In short, as a vital part of the accounting department for every business, the controller provides the business owner with much-needed expertise and actionable financial intelligence to help with forecasting and strategy.
A skilled controller should have a degree in Accounting, as well as significant accounting and financial experience. He or she should function as a financial partner who is dedicated to looking after your company’s money and offering sound financial advice for both the present and the future.
Good controllers don’t just oversee the accounting system; they own it. They’re all about the numbers, and they love the numbers. They implement and maintain policies and procedures. They establish and monitor internal controls, and they ensure integrity of financial records. They track and flag expenditures, prepare the operating and capital budget, and produce cash flow forecasts and management reports. Finally, they analyze business performance, find opportunities for cost savings, and offer insights regarding meeting financial targets.
The Difference Between a Chief Financial Officer (CFO) and a Controller
So, what precisely is the difference between a CFO and a controller? Well, the CFO plays a strategic role and advises the CEO to take action based on financial facts. Think about it: Businesses succeed because of cash flow. You can expand when you have the money to fuel your growth. But the more you expand, the more working capital you have, and the more decisions you need to make. A CFO uses data to help forecast where the business is going in the future and what kind of financial decisions need to be made.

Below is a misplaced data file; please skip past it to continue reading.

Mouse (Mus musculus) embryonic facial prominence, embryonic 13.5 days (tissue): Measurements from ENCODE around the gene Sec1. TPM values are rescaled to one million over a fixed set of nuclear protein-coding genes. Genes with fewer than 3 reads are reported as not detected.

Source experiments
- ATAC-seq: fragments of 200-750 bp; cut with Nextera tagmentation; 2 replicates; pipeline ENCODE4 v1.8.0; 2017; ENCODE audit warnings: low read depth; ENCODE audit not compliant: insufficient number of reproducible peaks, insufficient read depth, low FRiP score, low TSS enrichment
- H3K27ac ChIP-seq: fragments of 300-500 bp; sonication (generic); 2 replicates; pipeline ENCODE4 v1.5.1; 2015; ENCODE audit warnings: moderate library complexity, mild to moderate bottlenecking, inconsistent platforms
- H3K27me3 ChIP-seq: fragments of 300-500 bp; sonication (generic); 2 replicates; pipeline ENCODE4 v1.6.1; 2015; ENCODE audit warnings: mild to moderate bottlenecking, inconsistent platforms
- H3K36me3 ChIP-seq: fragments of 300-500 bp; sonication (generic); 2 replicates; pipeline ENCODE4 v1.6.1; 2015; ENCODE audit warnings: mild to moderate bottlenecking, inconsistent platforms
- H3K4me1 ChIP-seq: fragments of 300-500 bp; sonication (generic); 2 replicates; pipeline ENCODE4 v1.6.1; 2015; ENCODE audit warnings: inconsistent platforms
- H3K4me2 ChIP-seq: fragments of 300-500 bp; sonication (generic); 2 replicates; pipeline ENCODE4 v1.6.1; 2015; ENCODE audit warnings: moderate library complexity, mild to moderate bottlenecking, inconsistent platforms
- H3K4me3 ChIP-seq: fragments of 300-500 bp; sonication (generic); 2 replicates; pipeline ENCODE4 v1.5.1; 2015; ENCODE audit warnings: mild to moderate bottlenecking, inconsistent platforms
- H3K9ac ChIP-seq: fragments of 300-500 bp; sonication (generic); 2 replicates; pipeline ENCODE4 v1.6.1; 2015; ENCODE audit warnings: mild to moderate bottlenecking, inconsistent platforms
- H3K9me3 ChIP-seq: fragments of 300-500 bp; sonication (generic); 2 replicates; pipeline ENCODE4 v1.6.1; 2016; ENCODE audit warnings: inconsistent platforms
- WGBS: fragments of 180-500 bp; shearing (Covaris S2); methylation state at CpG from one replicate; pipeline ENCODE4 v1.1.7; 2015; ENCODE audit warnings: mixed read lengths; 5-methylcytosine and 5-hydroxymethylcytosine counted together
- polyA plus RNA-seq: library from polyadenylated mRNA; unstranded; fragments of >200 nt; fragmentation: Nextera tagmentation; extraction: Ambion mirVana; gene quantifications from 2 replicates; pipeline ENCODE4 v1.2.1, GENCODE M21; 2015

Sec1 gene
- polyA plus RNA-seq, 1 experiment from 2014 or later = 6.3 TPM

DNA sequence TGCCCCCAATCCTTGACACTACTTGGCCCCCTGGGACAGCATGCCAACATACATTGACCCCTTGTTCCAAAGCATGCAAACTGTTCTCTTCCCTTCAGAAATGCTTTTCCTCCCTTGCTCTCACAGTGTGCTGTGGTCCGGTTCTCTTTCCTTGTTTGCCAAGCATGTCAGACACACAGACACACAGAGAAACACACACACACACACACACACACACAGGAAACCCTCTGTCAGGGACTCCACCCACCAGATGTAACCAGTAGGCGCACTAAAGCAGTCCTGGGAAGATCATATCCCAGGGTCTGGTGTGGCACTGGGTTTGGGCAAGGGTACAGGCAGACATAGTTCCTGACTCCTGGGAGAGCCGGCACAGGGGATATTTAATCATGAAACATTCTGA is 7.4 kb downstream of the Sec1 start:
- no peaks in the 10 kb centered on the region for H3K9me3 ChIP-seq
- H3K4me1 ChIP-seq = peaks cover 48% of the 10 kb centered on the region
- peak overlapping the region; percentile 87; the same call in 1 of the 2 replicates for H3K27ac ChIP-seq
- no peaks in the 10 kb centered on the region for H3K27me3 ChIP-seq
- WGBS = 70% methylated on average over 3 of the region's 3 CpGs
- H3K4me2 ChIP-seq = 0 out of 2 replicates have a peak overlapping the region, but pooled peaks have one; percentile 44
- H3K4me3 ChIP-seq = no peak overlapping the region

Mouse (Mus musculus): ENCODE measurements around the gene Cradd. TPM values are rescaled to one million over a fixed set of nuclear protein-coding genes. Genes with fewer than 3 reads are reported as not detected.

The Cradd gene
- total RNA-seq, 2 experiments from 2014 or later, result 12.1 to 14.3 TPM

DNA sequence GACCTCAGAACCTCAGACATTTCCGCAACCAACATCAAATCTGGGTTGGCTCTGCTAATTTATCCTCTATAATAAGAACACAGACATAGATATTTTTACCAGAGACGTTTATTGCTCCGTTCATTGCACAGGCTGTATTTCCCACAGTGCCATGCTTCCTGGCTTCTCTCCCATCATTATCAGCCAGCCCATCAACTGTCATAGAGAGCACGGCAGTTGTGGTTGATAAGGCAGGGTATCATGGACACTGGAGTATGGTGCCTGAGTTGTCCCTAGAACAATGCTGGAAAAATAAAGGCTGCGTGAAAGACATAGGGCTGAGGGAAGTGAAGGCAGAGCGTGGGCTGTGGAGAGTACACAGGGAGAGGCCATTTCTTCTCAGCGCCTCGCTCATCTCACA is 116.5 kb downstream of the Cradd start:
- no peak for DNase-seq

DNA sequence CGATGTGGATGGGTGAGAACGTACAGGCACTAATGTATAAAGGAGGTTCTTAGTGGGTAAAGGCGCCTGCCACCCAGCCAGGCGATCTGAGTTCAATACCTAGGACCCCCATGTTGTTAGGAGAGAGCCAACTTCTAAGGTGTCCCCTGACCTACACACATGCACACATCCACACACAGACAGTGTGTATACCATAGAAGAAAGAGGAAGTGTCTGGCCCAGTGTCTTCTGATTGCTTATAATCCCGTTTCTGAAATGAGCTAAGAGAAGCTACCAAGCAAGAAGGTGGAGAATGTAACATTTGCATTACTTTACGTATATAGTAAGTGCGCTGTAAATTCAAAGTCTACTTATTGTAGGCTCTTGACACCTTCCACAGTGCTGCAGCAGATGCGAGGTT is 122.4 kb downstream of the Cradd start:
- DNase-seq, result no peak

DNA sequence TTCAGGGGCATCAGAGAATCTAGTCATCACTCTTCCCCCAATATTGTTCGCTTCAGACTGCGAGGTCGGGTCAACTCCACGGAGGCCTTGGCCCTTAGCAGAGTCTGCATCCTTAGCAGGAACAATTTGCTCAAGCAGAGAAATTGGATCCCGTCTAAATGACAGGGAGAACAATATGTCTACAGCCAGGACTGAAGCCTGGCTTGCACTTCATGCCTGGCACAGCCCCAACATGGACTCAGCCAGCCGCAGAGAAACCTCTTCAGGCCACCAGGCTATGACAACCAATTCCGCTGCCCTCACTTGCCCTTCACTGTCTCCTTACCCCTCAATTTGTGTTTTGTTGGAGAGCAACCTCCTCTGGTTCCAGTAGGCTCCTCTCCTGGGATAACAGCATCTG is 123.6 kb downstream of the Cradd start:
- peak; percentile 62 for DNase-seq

The controller’s role is tactical. He or she is responsible for delivering the financial data the CFO or CEO needs to make data-driven decisions. For example, if you want to make an acquisition, you need to know whether you have the cash available. You also need to have a reliable method to track the ROI. The controller is responsible for providing you with the reports that will answer that question and track your ROI.
Benefits of Outsourced Accounting
Since all the accounting pieces of a business are interconnected, it’s challenging to have one without the other. GrowthForce provides the services of a dedicated bookkeeper, staff accountant, and controller at a fraction of the cost that it would take to hire all of these functions in-house. (Read about the costs of outsourcing controller services in our recent blog post and learn four reasons why your business needs to outsource controller services.)
Our controller services provide critical oversight, as well as account management, to ensure that all of the right policies, procedures, and systems are implemented and timely, accurate financial statements are produced. We deliver a disciplined month-end close that ensures your management reports always reflect the true monthly economic health of your business.
Talk to us about your financial management concerns and objectives, and let us help you run your business with total confidence backed by timely, accurate, financial and management reporting you can rely on.